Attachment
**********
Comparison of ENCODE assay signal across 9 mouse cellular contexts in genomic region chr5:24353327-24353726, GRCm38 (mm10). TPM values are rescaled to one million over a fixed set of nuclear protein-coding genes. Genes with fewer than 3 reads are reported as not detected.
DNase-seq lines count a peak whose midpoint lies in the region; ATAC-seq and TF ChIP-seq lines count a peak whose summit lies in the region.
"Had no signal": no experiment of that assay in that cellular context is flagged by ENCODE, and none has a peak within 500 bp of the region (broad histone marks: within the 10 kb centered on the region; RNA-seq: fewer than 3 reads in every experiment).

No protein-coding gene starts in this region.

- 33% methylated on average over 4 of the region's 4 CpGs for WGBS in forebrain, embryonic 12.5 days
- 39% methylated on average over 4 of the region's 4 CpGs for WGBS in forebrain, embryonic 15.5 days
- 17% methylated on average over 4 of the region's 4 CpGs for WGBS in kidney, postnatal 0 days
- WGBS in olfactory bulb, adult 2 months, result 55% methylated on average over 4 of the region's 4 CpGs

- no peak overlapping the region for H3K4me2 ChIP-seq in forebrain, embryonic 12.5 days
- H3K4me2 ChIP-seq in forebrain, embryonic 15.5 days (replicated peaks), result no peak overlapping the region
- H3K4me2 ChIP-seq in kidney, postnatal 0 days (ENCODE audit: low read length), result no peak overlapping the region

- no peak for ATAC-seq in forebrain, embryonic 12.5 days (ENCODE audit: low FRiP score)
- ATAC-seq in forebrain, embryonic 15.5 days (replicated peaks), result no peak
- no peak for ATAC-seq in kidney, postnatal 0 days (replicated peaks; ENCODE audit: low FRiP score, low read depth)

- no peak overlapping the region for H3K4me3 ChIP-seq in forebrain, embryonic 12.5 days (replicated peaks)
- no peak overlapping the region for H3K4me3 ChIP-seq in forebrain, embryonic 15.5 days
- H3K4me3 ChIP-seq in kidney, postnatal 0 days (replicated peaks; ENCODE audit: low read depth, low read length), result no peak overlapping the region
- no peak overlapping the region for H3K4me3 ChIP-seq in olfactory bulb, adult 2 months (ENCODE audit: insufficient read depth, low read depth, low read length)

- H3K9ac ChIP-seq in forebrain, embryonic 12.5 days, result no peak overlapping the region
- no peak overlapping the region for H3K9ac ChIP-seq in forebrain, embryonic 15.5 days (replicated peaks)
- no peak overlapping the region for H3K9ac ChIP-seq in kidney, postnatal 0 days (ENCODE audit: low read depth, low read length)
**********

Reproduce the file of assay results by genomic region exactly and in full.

Comparison of ENCODE assay signal across 9 mouse cellular contexts in genomic region chr5:24353327-24353726, GRCm38 (mm10). TPM values are rescaled to one million over a fixed set of nuclear protein-coding genes. Genes with fewer than 3 reads are reported as not detected.
DNase-seq lines count a peak whose midpoint lies in the region; ATAC-seq and TF ChIP-seq lines count a peak whose summit lies in the region.
"Had no signal": no experiment of that assay in that cellular context is flagged by ENCODE, and none has a peak within 500 bp of the region (broad histone marks: within the 10 kb centered on the region; RNA-seq: fewer than 3 reads in every experiment).

No protein-coding gene starts in this region.

- 33% methylated on average over 4 of the region's 4 CpGs for WGBS in forebrain, embryonic 12.5 days
- 39% methylated on average over 4 of the region's 4 CpGs for WGBS in forebrain, embryonic 15.5 days
- 17% methylated on average over 4 of the region's 4 CpGs for WGBS in kidney, postnatal 0 days
- WGBS in olfactory bulb, adult 2 months, result 55% methylated on average over 4 of the region's 4 CpGs

- no peak overlapping the region for H3K4me2 ChIP-seq in forebrain, embryonic 12.5 days
- H3K4me2 ChIP-seq in forebrain, embryonic 15.5 days (replicated peaks), result no peak overlapping the region
- H3K4me2 ChIP-seq in kidney, postnatal 0 days (ENCODE audit: low read length), result no peak overlapping the region

- no peak for ATAC-seq in forebrain, embryonic 12.5 days (ENCODE audit: low FRiP score)
- ATAC-seq in forebrain, embryonic 15.5 days (replicated peaks), result no peak
- no peak for ATAC-seq in kidney, postnatal 0 days (replicated peaks; ENCODE audit: low FRiP score, low read depth)

- no peak overlapping the region for H3K4me3 ChIP-seq in forebrain, embryonic 12.5 days (replicated peaks)
- no peak overlapping the region for H3K4me3 ChIP-seq in forebrain, embryonic 15.5 days
- H3K4me3 ChIP-seq in kidney, postnatal 0 days (replicated peaks; ENCODE audit: low read depth, low read length), result no peak overlapping the region
- no peak overlapping the region for H3K4me3 ChIP-seq in olfactory bulb, adult 2 months (ENCODE audit: insufficient read depth, low read depth, low read length)

- H3K9ac ChIP-seq in forebrain, embryonic 12.5 days, result no peak overlapping the region
- no peak overlapping the region for H3K9ac ChIP-seq in forebrain, embryonic 15.5 days (replicated peaks)
- no peak overlapping the region for H3K9ac ChIP-seq in kidney, postnatal 0 days (ENCODE audit: low read depth, low read length)